A key element of an ATP is periodization by week. Friel recommends that young whipper-snappers insert a reduced volume week every fourth week, whereas mature athletes insert one every third week. I am not sure where he or the TP computer draw the line. All I can say for sure is that TP schedules me a rest week every three weeks, with a target of 7 hours of activity, which is exactly what Friel recommends in his book for someone my age with an annual training goal of 500 hours.
Once you have your weekly volume mapped out you can use the TP Virtual Coach to help fill in individual workouts, again following the same guidelines presented in "The Triathlete's Training Bible." During reduced volume weeks you will see workouts that are really the tests he describes in detail in his book, such as the run LTHR test.
About that 500 hours. As I move into the new year I am finding it difficult to schedule, much less do, as much volume as TP recommends. Somewhere between the complexities of life and the vagaries of the weather I have not been able to put in as much time as I would like. One thing I need to fix is my swim time estimates. I have been scheduling swim workouts based on time in the pool, but my Garmin Swim only gives me credit when I am moving. The most I have ever gotten from a one hour pool workout is 40 minutes. But if I shave off twenty minutes there I have to add it on somewhere else, and there are not very many possibilities.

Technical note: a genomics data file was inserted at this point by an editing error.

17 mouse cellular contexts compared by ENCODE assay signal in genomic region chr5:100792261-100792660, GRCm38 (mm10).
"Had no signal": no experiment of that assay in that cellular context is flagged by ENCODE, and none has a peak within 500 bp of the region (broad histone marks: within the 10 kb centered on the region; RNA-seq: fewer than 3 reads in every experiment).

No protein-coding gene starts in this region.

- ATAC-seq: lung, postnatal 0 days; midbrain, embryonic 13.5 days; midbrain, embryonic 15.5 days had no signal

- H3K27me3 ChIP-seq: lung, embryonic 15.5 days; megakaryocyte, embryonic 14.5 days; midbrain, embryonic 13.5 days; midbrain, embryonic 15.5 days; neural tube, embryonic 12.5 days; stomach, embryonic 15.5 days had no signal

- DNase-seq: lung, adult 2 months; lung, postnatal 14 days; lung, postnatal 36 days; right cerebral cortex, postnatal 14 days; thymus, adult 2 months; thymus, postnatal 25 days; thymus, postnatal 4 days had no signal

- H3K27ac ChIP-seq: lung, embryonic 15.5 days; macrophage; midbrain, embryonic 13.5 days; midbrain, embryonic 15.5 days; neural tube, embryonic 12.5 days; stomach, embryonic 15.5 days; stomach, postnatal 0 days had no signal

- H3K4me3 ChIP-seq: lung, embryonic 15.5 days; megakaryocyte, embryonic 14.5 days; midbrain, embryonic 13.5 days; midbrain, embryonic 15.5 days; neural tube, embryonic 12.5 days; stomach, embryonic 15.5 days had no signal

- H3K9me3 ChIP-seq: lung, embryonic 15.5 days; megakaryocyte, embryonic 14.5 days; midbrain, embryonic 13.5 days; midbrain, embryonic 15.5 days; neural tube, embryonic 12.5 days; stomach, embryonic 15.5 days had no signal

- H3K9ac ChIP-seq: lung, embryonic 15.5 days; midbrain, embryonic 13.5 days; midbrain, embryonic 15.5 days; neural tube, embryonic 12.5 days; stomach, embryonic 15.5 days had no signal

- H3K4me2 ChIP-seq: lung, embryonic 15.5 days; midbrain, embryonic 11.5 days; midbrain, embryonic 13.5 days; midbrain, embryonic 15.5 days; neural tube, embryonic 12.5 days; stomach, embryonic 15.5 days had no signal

Okay, I admit that the computer did not assign me 500 hours per year. I chose it, because that is the recommended volume for a Half Ironman:
Suggested Annual Training Hours
|RACE DISTANCE||ANNUAL HOURS|
Friel, Joe (2012-11-27). The Triathlete's Training Bible (Kindle Locations 2069-2070). VeloPress. Kindle Edition.
To be more precise, 500 hours per year is the high end for sprint distance triathlons, which I did last year, in the middle for Olympic distance events which I am targeting this year, and on the low end for Half Ironman, my goal for 2016. So I did not just pull that number out of a hat.
But I digress. My purpose in this interlude was to explain where the 7 hours per week came from. "The Triathlete's Training Bible," table 14.1.
This coming week is one of those weeks. Back in December/January when I laid out my spring plan I scheduled this week this way:
Swim, pool 1 hr 2250 yds
Swim, pool, 1 hr 1200 yds
Swim, pool 1 hr 3250 yds
Bike, spin class, 1 hr
Run, Foundation, 30 min
Strength, 1 hr
Yoga (no time)
Run, track, LTHR test, 50 min
Massage (no time)
rest day, no activity
Run, track, tempo time trial, 30 min
Total planned: 6:50
Even with all that my plan is ten minutes short of my allocation. Experience tells me I will be short on swim time, and about the only way to hit my goal will be to extend some runs or tack on a ride. That or give myself time credit for yoga, which is not really cheating.
My inspiration for this blog entry was to say that after reading most of Friel's new book, "Fast After 50," I feel the need to redefine the two runs that come later in the week. I have something similar at the end of every low volume week.
One change I did spot in Friel's new book, instead of taking average HR for the 20 min run to get LTHR rate, he now recommends taking five percent off that. So this week I will get fresh LTHR data, and the result should change my HR zones, but not by much. My last run LTHR test was back in August, and put me at 154. Five percent off that would be 146.
Run Zones with LTHR at 154
Run Zones with LTHR at 146
So I guess that means I'll be running a bit easier.
There are some other tests Friel recommends we old folks do. I need to read over those sections again before doing any more scheduling. I will present my results in a future post.